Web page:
The speculations were sufficient to give the young man an aura of mystery and romance among the servants. This was fueled when it was reported among them that strange colored lights had been seen from his room in the Tower at night. This increased their suspicion making them wary and uncomfortable with the air of melancholy that he exuded
The more the superstitious servants thought about him the more they saw in him that was strange and abnormal. They noticed how he would suddenly start out of a gloomy mood when approached making no secret of his desire to avoid where possible all society and companionship. Even so, no one could ever accuse him of being unfriendly or rude and he was always very kind and patient with the youngsters of the household. He always found time to chat cordially with the females of the household. When asked he would accompany them on rambles through the woods and countryside and escort them on excursions to the local towns.
Yet it was noticeable that he did so more out of a sense of duty and chivalry rather than his own pleasure and quickly return to his station under the oak. There he would read his dark books lost and become lost in dark thoughts. The ladies regarded him with an affectionate pity. They would try to encourage him to join them in more cheerful and sociable activities. All though he complied he would only bear so much before politely returning to his books and dark dreaming.
The Baronet who was his host and master of the Tower liked him greatly despite his melancholy and strange ways. Everyone else looked on him with pity. The general consensus was that time alone would eventually heal the darkness that appeared in his soul and were happy for him to be amongst them. For his part, Edgar appreciated their sympathy and the freedom they allowed him in their home. He came and went as he pleased and the hosts were content to allow him this freedom asking no questions, just accepting him and his ways as they were.
In the servant’s quarters the talk about Edgar was of very different kind. One particular servant claimed he knew a servant who had known a footman, who had worked for Edgar’s family and there was a tragic story attached to the young man. Apparently Edgar had once been betrothed to a young lady by the name of Anna. She was a very attractive lady and had many suitors but she narrowed these down to Edgar and another young man. She saw both of them at intervals and was very much in love with both but could not decide which she preferred and was well aware which ever one she rejected would be terribly hurt.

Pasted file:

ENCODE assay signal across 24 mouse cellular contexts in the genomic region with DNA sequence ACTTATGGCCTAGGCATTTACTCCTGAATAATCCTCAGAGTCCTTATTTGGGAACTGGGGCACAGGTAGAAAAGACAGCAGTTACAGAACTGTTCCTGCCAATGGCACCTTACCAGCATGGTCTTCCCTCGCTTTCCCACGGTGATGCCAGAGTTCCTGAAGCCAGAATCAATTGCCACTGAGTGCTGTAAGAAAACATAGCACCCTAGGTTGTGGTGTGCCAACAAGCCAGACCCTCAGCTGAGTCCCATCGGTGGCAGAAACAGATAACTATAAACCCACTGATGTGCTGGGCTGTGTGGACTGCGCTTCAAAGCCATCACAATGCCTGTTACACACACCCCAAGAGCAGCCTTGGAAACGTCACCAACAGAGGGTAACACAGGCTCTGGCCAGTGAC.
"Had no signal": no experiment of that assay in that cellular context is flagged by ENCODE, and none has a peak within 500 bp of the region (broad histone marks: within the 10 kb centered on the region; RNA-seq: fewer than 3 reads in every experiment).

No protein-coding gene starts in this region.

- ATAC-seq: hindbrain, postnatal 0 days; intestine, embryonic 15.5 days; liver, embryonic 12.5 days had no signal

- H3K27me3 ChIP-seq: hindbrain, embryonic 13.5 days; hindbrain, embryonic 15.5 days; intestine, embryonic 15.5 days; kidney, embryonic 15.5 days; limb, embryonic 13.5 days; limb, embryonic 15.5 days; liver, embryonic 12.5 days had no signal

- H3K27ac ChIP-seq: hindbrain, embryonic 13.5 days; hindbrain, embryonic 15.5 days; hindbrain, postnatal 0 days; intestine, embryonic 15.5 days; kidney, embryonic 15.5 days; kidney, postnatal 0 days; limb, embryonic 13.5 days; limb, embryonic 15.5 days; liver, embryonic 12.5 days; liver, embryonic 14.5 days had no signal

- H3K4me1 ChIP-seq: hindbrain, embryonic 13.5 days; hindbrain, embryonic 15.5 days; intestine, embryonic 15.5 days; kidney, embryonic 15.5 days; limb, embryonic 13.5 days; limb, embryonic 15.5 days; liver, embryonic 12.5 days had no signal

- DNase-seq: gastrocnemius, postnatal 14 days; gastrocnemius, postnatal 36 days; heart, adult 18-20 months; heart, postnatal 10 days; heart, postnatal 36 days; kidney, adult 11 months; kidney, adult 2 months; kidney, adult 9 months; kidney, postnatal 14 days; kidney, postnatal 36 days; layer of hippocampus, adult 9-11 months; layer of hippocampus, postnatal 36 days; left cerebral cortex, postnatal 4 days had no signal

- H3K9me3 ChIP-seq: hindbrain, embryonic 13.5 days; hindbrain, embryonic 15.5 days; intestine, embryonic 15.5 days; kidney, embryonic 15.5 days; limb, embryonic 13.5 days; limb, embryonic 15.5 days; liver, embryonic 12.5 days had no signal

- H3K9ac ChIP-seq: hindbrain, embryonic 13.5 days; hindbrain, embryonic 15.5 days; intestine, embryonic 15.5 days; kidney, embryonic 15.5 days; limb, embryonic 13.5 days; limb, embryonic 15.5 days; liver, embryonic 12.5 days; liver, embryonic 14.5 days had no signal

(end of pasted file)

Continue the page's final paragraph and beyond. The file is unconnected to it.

Nonetheless, she enjoyed the attentions of both men and would play them off against each other. Both suitors had been the best of friends but then a bitter rivalry developed between them for the love of Anna. Both loved her with a passion and would have done anything in the world to win her favor and it seemed when she accepted Edgar’s proposal of marriage that he had won. The date was set for the happy event and Edgar was looking forward to spending the rest of his life with the woman of his heart’s desire.
Edgar’s rival was not one to simply accept whatever fate should throw at him and the night before the wedding went to Anna and begged she elope that night with him. She agreed and the two made off in her father’s coach and horses with all speed heading for Gretna Green.
The next morning word came to Edgar of the disappearance of Anna. Of course he was devastated. Knowing that it could only have been at the instigation of his rival he took off after them intending a final confrontation with his rival.
Such was the talk in the servant’s quarters and their curiosity towards Edgar grew and grew and were fed by the peculiarity of his own habits. It had been noticed that he stayed up late at nights in his room and strange lights and sounds could sometimes be seen and heard coming from it. It was therefore decided that one of them should creep up to his room at midnight and listen at the door and look through the keyhole to try and learn more of this mysterious young man’s behaviour. To his chagrin it was the servant who knew a servant who knew a footman that worked for Edgar’s family that was chosen for this dubious task. Therefore at the stroke of midnight, wishing he had kept quiet, the servant was sent up stairs to listen at Edgar’s bedroom door and spy through his keyhole.